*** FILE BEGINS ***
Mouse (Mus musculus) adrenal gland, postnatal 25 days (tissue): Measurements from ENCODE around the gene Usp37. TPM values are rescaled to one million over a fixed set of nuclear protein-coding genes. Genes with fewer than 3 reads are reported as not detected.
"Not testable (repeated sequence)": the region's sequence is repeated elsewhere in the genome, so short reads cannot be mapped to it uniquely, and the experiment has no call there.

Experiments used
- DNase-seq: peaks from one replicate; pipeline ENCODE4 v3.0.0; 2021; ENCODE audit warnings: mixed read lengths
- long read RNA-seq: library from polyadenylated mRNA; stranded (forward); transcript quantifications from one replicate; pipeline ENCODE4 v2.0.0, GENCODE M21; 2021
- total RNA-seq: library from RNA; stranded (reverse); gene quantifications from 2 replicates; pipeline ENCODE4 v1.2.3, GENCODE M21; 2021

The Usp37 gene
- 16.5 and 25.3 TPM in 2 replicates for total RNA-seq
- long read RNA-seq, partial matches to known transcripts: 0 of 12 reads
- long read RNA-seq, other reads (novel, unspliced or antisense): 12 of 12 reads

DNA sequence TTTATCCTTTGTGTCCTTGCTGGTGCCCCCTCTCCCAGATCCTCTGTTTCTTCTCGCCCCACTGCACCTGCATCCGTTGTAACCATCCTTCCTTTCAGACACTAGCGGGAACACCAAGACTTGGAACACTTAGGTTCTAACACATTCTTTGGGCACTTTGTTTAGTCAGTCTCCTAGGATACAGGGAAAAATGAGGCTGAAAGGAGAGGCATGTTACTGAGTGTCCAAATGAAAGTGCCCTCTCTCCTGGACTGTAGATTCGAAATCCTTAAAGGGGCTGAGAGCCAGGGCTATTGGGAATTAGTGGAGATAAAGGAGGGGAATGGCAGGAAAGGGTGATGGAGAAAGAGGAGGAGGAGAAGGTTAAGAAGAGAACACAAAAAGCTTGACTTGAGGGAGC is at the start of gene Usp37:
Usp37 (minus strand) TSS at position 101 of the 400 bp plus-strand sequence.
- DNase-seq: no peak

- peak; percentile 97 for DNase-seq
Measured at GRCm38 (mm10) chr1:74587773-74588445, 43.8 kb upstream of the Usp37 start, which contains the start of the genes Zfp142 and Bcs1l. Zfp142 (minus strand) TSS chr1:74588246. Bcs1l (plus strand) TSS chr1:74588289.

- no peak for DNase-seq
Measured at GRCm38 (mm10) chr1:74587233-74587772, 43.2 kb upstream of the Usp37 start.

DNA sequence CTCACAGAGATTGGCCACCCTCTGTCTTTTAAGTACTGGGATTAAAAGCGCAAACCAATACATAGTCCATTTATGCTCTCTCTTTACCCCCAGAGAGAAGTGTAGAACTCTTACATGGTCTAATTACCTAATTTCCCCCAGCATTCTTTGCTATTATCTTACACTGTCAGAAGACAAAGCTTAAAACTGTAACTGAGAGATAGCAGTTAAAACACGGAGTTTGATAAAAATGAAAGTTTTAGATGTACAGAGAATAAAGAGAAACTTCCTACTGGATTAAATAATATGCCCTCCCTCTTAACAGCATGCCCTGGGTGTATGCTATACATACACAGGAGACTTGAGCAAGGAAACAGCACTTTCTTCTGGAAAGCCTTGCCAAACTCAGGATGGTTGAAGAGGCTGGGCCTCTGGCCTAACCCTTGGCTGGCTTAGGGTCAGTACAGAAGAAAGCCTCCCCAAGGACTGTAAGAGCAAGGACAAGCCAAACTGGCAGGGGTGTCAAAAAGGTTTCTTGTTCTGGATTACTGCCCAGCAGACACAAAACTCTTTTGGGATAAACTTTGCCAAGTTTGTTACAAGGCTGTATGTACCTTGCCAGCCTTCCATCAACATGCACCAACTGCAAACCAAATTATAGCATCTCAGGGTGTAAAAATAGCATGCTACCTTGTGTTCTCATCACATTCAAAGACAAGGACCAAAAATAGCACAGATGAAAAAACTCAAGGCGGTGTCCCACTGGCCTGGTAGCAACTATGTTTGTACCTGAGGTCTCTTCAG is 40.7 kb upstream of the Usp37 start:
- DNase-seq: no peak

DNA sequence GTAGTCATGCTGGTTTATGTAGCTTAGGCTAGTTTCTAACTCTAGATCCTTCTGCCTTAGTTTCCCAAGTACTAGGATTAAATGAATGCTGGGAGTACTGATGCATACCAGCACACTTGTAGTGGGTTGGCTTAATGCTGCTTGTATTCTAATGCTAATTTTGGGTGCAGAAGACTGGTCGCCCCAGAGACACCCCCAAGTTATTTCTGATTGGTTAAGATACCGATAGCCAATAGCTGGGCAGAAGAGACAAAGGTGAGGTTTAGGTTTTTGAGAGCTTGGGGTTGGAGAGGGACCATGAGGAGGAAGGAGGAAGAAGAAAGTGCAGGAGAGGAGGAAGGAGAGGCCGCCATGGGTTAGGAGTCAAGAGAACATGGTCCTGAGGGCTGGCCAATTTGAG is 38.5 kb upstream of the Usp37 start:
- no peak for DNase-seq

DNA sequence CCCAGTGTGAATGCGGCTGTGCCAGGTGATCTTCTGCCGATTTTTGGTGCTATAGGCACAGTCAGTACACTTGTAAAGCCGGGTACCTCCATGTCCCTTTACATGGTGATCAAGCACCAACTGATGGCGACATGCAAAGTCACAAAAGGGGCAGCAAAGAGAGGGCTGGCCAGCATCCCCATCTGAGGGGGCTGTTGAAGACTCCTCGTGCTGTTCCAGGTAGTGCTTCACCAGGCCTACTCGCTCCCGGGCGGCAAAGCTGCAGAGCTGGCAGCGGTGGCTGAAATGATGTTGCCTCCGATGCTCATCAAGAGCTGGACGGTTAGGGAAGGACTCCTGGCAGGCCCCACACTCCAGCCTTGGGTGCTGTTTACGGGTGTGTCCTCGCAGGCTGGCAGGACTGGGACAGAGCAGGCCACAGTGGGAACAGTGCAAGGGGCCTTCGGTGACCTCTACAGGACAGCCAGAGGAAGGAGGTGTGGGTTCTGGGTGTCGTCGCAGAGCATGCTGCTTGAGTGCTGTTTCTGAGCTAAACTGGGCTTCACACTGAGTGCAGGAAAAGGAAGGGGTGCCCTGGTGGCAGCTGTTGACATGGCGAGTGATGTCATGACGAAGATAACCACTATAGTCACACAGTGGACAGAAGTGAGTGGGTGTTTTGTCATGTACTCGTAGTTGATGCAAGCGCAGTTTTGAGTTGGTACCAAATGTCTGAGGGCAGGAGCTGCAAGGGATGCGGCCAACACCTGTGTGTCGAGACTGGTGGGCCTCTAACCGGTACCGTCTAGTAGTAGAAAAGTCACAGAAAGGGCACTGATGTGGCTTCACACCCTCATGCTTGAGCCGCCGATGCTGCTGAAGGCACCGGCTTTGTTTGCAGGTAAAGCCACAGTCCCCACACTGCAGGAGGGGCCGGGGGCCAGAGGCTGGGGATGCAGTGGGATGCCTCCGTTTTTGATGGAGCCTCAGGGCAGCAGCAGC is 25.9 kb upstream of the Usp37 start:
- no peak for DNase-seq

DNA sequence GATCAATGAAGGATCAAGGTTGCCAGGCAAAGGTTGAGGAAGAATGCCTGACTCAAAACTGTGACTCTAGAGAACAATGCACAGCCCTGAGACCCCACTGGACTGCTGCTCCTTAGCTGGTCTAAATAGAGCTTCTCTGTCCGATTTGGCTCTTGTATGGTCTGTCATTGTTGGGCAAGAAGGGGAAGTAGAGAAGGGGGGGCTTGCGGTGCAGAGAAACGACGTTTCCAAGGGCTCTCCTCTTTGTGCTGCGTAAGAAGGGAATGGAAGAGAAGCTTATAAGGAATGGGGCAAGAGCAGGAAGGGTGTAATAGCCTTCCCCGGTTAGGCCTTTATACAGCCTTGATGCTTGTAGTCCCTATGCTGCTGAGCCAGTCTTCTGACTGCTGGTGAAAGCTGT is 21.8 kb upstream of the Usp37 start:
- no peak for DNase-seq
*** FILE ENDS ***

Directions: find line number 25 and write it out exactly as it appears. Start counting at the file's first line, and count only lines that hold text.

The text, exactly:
- no peak for DNase-seq